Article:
Through this ground-breaking mission, scientists hope to solve some of the sun’s best-kept secrets, for example; why is the corona so much hotter than the surface of the sun? And what lies behind the solar wind, the term coined in the 1950s by Eugene Parker to describe the gas that speeds away from the sun at over a million miles per hour? When Parker first proposed this idea, he was scorned by the scientific community. But in time, research came to vindicate him, and we now know that such a wind does indeed exist and has a significant impact on the solar system. “We’ve had to wait so long for our technology to catch up with our dreams,” says Fox. “It’s incredible to be standing here today.” Parker himself is rather more prosaic: “I’ll bet you 10 bucks it works”.
Applicants for Physics, Natural Sciences, or Engineering might be interested in learning more about the solar probe’s mission and the research and questions that lie behind the mission. Those particularly interested in astrophysics may wish to read Eugene Parker’s 1958 paper on solar wind.
‘Slippery rail’ is a condition suffered by many railway tracks in Autumn and Winter. More commonly known in the UK as ‘leaves on track’ (a phrase that sends dread to a British commuter’s heart), this condition is caused by a mulch of moist, decomposing leaves. The fallen leaves are travelled over by trains, crushing them and releasing pectin (a bio polymer used as a gelling agent in the making of jams). This creates a slippery surface which causes trains to have to slow down, as they have difficultly braking effectively, which causes delays.
In a year, Network Rail has to handle £4.5 million of passenger delay costs, £10 million of track repair, and £5 million of expenditure on vegetation management due to fallen leaves. The trees responsible for the problem were originally planted near railway lines deliberately for their beneficial sound deadening properties!
Technologies are been developed, however, to combat this expensive leaf problem. Train lasers, created over a five year period by Malcolm Higgins (a Royal Navy Lieutenant Commander), were first realised after Higgins listened to a report on train delays on BBC Radio Four and thought that ‘there must be a better way’.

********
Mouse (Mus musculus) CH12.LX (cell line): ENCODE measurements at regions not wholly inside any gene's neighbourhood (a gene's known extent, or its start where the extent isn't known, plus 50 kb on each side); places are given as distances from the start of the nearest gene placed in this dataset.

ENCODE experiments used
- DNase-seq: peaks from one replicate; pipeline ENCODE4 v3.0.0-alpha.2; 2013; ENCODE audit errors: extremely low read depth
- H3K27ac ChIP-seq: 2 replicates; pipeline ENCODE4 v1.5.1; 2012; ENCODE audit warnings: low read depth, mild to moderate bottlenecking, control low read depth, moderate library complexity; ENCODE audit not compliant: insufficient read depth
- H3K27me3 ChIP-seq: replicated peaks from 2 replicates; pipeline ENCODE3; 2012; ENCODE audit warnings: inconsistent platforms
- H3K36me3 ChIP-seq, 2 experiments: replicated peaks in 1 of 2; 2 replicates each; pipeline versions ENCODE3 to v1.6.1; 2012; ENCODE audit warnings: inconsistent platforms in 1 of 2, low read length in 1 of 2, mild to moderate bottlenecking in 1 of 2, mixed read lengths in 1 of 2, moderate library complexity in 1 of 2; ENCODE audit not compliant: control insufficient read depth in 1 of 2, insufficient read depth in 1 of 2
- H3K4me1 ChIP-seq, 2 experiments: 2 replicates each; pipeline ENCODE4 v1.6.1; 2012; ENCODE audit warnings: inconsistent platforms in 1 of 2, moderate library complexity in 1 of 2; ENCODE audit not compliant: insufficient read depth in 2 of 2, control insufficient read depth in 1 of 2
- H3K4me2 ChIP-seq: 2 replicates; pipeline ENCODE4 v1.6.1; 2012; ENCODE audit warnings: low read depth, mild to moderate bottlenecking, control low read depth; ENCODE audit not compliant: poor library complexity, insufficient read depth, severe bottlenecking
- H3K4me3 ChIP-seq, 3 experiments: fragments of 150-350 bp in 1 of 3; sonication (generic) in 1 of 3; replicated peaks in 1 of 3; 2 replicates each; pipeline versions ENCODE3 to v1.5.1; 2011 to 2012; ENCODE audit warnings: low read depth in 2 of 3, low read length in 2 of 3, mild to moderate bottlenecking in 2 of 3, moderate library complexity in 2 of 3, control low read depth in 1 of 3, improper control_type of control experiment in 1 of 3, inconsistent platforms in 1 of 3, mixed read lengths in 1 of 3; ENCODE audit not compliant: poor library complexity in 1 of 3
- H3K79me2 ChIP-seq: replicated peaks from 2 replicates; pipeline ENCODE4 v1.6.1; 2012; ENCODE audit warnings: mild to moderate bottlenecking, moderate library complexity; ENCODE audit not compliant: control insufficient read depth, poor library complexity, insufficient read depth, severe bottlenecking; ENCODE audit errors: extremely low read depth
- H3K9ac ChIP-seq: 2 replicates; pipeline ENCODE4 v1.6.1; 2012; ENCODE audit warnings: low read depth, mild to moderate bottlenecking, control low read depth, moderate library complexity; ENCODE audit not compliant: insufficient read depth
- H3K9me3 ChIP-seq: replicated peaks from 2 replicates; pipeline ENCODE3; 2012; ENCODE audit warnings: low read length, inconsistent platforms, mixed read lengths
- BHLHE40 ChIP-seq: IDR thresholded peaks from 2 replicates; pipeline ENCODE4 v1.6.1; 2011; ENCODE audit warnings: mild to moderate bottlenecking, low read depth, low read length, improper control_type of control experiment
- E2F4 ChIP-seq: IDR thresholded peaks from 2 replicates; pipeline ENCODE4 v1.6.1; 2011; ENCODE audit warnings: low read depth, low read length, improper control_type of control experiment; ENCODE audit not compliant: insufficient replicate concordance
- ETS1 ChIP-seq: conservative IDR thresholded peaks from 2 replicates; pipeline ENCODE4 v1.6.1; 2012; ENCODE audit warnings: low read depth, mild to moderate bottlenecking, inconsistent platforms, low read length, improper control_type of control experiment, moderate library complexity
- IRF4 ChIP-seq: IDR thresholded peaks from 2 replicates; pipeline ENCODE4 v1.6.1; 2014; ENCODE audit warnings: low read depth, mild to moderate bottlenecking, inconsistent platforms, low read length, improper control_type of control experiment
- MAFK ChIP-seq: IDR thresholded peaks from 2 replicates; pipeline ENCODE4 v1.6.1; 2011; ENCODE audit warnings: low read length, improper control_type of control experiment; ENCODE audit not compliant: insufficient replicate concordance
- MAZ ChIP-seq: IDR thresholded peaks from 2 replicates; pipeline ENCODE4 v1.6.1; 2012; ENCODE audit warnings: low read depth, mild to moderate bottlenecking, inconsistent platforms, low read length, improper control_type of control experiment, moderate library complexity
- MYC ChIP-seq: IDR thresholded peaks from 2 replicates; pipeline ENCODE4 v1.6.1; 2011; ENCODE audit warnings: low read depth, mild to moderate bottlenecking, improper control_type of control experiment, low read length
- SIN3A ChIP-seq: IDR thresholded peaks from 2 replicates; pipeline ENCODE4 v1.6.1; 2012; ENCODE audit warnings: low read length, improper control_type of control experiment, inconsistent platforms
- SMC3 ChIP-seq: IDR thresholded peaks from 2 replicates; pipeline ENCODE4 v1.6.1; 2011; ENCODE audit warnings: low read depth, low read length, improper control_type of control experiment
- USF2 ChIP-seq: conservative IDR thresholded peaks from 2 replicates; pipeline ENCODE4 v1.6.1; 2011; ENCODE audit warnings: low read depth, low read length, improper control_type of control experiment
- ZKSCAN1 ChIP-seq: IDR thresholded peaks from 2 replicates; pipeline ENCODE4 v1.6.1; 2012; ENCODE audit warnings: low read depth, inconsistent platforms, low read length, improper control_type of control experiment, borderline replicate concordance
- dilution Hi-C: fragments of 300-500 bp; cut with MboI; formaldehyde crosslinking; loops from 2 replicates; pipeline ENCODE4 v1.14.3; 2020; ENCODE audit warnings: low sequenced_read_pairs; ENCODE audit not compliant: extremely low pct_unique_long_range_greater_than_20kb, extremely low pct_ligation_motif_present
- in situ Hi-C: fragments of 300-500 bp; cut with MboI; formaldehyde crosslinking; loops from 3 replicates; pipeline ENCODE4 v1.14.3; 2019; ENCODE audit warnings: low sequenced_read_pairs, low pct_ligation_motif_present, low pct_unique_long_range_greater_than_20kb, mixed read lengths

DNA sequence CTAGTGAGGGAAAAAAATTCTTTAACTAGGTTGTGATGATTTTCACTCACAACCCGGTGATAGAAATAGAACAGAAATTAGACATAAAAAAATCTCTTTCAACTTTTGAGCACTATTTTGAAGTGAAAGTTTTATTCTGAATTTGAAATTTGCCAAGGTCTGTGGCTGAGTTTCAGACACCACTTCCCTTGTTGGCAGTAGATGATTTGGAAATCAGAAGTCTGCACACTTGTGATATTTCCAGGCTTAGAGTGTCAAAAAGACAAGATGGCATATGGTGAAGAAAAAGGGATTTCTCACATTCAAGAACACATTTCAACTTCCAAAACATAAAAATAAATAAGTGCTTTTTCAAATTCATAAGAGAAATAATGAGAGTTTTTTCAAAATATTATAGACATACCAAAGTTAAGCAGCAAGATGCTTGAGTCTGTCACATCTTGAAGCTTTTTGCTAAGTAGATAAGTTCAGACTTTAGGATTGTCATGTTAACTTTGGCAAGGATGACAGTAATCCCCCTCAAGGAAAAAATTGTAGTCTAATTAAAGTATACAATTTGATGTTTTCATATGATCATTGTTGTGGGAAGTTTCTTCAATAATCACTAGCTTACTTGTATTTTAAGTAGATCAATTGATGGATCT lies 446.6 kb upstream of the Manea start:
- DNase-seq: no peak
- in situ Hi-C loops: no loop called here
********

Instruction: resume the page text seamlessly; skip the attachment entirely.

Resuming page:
These tiny lasers, attached to train wheels, vaporise leaves on the track. Previous solutions had included everything from hand scrubbing the leaves to using water or sand jets, but these solutions also resulted in damage to the line. The lasers are still in a trial phase, but, due to the short wave length of the beams, the tracks are unharmed by the process. The beams are also more cost efficient and effective than the old water jets. In the initial testing phases, the vibrations caused by the motion of the trains meant that the lasers weren’t accurate enough to hit the leaves. Those used on today’s trains have a higher pulse rate than the originals and used fibre optics.
Aspiring Biology students might wish to investigate the plant properties of pectin further. Those hoping to pursue and academic career in Physics could delve more into the many uses for laser technology. Engineers might be interested in investigating railway engineering work and its causes.
Carbon Capture and Sequestration (CCS), hailed as the ‘Get Out of Jail (CO2) Free’ technology for traditional fossil fuel energy, is threatening to stage a repeat of the $885bn – nil defeat that Norway’s Sovereign Wealth Fund inflicted on the UK. Beginning in the early 1980’s, Norway’s state operated Statoil contributed to a national piggy bank, which today can comfortably mop up the cost of looking after its aging population of 5m, whilst the UK’s stake in the North Sea paid into no such scheme.
CCS comprises a range of technologies that holds the potential of locking up to 90% of CO2 emissions from point sources underground. Once CO2 has been captured at point of emission, liquefied and transported via a vast array of pipelines, it is locked underground in suitable geological formations, saline aquifers or exhausted oil fields where it gradually mineralises through chemical reactions with the host rocks.